Silk with Gold Thread Embroidery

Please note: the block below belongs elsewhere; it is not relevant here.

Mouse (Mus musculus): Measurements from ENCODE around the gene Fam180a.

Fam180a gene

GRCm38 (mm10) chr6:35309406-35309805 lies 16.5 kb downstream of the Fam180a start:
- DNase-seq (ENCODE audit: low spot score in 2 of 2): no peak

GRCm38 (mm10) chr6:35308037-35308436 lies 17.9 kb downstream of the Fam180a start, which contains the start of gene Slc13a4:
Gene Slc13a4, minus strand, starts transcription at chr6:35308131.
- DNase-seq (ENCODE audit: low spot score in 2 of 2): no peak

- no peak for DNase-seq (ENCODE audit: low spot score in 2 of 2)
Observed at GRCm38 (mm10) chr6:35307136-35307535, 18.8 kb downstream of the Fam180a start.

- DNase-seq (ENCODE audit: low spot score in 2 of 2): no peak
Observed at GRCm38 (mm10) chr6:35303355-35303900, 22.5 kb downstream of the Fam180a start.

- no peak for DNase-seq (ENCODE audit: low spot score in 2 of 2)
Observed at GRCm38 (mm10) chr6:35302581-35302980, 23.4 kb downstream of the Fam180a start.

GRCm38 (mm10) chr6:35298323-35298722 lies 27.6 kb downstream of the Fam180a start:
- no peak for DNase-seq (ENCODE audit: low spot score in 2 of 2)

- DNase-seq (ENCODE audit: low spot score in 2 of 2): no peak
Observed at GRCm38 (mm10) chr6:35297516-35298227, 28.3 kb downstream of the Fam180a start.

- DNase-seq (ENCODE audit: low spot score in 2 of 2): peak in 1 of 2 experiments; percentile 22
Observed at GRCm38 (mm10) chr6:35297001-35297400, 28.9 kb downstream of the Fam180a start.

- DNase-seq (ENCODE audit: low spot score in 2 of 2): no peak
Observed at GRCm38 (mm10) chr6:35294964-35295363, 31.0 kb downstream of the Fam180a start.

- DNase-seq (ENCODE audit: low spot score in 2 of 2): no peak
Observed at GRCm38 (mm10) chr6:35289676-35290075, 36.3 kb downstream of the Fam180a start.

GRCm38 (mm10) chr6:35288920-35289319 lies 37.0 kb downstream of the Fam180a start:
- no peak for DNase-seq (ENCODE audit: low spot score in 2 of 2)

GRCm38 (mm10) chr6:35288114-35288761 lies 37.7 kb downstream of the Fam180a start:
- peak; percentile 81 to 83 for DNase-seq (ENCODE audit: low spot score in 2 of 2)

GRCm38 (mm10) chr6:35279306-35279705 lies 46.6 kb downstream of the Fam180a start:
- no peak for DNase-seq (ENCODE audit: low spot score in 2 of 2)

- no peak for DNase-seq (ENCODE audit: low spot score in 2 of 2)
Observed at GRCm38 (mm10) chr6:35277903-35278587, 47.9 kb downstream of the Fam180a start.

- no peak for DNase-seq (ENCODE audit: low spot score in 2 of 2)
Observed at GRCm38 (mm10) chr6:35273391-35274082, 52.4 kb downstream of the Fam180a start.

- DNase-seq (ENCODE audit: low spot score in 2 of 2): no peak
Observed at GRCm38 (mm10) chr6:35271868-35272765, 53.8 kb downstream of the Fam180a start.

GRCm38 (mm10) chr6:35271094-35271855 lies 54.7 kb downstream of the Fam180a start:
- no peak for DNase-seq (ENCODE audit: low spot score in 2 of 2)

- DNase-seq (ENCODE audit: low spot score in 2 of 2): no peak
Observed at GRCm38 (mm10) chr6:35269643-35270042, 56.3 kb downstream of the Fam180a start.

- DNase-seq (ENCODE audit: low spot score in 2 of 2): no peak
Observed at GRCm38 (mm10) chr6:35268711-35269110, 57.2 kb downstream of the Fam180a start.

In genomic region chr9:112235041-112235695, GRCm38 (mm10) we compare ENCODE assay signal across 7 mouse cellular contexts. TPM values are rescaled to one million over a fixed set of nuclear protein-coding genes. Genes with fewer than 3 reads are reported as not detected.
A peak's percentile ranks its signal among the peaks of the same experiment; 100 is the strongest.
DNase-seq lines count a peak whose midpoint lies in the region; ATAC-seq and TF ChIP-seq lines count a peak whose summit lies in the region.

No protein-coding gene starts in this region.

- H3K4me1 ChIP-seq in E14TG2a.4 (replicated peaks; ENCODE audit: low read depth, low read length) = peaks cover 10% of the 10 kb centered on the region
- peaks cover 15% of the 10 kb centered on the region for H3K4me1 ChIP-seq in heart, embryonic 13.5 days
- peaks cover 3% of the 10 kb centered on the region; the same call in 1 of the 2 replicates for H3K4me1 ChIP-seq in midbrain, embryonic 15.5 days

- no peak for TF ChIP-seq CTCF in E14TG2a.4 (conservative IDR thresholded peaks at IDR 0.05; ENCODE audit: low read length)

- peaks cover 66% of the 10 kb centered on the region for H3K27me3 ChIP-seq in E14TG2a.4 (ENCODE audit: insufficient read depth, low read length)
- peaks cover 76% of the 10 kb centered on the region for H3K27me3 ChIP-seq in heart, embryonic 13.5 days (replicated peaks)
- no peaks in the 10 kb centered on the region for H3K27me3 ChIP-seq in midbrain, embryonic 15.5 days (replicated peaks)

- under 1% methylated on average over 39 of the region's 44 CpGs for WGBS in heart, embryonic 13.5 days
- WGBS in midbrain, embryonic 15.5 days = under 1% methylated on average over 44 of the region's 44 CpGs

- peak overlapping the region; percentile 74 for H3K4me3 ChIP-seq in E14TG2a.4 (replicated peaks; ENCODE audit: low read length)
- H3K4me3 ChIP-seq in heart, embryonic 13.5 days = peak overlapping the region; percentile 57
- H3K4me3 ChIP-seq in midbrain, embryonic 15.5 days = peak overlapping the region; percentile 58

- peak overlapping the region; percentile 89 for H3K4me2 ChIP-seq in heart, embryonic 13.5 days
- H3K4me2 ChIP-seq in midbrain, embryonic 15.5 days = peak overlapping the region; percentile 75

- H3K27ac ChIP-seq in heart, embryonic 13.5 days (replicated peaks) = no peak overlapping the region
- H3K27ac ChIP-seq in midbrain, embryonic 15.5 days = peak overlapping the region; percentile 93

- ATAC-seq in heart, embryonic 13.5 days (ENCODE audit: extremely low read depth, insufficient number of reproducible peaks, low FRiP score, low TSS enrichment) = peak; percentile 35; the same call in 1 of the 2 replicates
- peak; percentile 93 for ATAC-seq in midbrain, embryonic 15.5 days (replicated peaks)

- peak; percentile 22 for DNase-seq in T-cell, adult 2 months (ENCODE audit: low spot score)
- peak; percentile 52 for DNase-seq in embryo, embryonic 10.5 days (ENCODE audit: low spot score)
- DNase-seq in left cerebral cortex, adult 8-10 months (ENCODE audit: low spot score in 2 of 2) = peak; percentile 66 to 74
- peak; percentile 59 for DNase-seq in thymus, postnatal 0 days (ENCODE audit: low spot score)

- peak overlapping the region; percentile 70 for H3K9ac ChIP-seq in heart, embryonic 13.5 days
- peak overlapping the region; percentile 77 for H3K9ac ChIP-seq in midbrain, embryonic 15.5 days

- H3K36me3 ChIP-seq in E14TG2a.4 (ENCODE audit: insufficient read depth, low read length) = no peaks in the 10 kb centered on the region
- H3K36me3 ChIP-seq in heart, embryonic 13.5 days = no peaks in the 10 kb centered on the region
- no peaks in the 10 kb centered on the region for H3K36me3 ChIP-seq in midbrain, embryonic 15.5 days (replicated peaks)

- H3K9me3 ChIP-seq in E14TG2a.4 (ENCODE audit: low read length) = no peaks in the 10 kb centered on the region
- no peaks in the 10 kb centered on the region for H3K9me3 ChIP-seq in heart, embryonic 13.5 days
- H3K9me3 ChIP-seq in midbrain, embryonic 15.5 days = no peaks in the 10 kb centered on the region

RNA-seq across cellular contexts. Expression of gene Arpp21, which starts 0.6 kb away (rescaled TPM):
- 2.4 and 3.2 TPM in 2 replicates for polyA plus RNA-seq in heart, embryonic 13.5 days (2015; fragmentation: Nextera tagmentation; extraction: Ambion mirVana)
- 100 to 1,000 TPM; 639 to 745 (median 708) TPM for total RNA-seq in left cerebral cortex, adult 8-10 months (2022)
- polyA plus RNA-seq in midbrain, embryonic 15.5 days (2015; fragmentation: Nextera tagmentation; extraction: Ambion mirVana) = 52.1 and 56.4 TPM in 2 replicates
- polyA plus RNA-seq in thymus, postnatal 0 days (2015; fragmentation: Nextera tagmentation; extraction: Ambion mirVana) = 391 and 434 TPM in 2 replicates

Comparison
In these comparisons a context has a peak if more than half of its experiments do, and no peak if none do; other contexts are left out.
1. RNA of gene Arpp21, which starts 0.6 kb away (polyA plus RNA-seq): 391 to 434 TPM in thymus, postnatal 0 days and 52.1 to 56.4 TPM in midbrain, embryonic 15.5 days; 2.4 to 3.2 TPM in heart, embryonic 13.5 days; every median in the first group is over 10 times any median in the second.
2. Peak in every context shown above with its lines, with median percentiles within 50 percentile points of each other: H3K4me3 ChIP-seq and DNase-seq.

What I was surprised to discover from the book is that almost all practical, day-to-day museum education in this country is conducted by unpaid volunteers.  There are simply too few museum educators, and more importantly, too little funding, to pay trained professionals to do the bulk of museum education.  And while museums understand the importance of training their docents (three years of importance at the Asian), docents never have the firm basis in art history that a professional museum educator has open to them.  The bulk of docents find themselves a contemporary adaptation of the funny 1950's flashback of the "best museum volunteer" that  Kai-Kee identifies:  "She is a married woman, thirty to forty-five years old, with one to two children in school, and a husband in an executive position... she seldom has formal training related to her volunteer job but may have developed useful skills in other activities" (30).  Kai-Kee traces the varying ways that professional museum educators have defined themselves since the 1890's, concluding there's often broad consensus that museum education is important, but a great deal of disagreement about what museum education is and looks like.  And docents, often unawares, are the linchpin holding the entire system together.